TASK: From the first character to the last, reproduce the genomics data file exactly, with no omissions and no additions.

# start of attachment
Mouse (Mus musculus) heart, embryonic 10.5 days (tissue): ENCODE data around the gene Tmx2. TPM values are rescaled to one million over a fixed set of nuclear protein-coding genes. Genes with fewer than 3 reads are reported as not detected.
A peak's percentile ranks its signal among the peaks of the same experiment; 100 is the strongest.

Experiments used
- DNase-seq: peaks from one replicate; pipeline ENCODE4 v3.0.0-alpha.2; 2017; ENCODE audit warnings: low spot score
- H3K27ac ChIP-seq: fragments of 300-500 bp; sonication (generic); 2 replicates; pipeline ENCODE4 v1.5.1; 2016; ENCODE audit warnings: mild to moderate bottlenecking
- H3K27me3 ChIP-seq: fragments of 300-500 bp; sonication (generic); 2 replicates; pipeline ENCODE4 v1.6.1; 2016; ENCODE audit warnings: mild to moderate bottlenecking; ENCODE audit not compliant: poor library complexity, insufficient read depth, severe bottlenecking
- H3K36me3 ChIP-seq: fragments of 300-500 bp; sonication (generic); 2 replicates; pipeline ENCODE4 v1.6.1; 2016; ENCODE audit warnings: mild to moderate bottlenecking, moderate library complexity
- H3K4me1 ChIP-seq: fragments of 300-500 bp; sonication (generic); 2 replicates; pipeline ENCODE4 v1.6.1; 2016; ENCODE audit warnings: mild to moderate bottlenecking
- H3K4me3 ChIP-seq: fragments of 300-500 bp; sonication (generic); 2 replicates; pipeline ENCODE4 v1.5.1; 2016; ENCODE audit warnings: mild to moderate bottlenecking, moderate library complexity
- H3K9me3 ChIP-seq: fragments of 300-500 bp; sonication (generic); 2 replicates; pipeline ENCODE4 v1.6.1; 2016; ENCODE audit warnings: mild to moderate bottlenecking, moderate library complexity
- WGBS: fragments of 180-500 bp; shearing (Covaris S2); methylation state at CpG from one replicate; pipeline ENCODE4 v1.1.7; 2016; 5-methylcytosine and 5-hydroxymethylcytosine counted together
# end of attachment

Mouse (Mus musculus) heart, embryonic 10.5 days (tissue): ENCODE data around the gene Tmx2. TPM values are rescaled to one million over a fixed set of nuclear protein-coding genes. Genes with fewer than 3 reads are reported as not detected.
A peak's percentile ranks its signal among the peaks of the same experiment; 100 is the strongest.

Experiments used
- DNase-seq: peaks from one replicate; pipeline ENCODE4 v3.0.0-alpha.2; 2017; ENCODE audit warnings: low spot score
- H3K27ac ChIP-seq: fragments of 300-500 bp; sonication (generic); 2 replicates; pipeline ENCODE4 v1.5.1; 2016; ENCODE audit warnings: mild to moderate bottlenecking
- H3K27me3 ChIP-seq: fragments of 300-500 bp; sonication (generic); 2 replicates; pipeline ENCODE4 v1.6.1; 2016; ENCODE audit warnings: mild to moderate bottlenecking; ENCODE audit not compliant: poor library complexity, insufficient read depth, severe bottlenecking
- H3K36me3 ChIP-seq: fragments of 300-500 bp; sonication (generic); 2 replicates; pipeline ENCODE4 v1.6.1; 2016; ENCODE audit warnings: mild to moderate bottlenecking, moderate library complexity
- H3K4me1 ChIP-seq: fragments of 300-500 bp; sonication (generic); 2 replicates; pipeline ENCODE4 v1.6.1; 2016; ENCODE audit warnings: mild to moderate bottlenecking
- H3K4me3 ChIP-seq: fragments of 300-500 bp; sonication (generic); 2 replicates; pipeline ENCODE4 v1.5.1; 2016; ENCODE audit warnings: mild to moderate bottlenecking, moderate library complexity
- H3K9me3 ChIP-seq: fragments of 300-500 bp; sonication (generic); 2 replicates; pipeline ENCODE4 v1.6.1; 2016; ENCODE audit warnings: mild to moderate bottlenecking, moderate library complexity
- WGBS: fragments of 180-500 bp; shearing (Covaris S2); methylation state at CpG from one replicate; pipeline ENCODE4 v1.1.7; 2016; 5-methylcytosine and 5-hydroxymethylcytosine counted together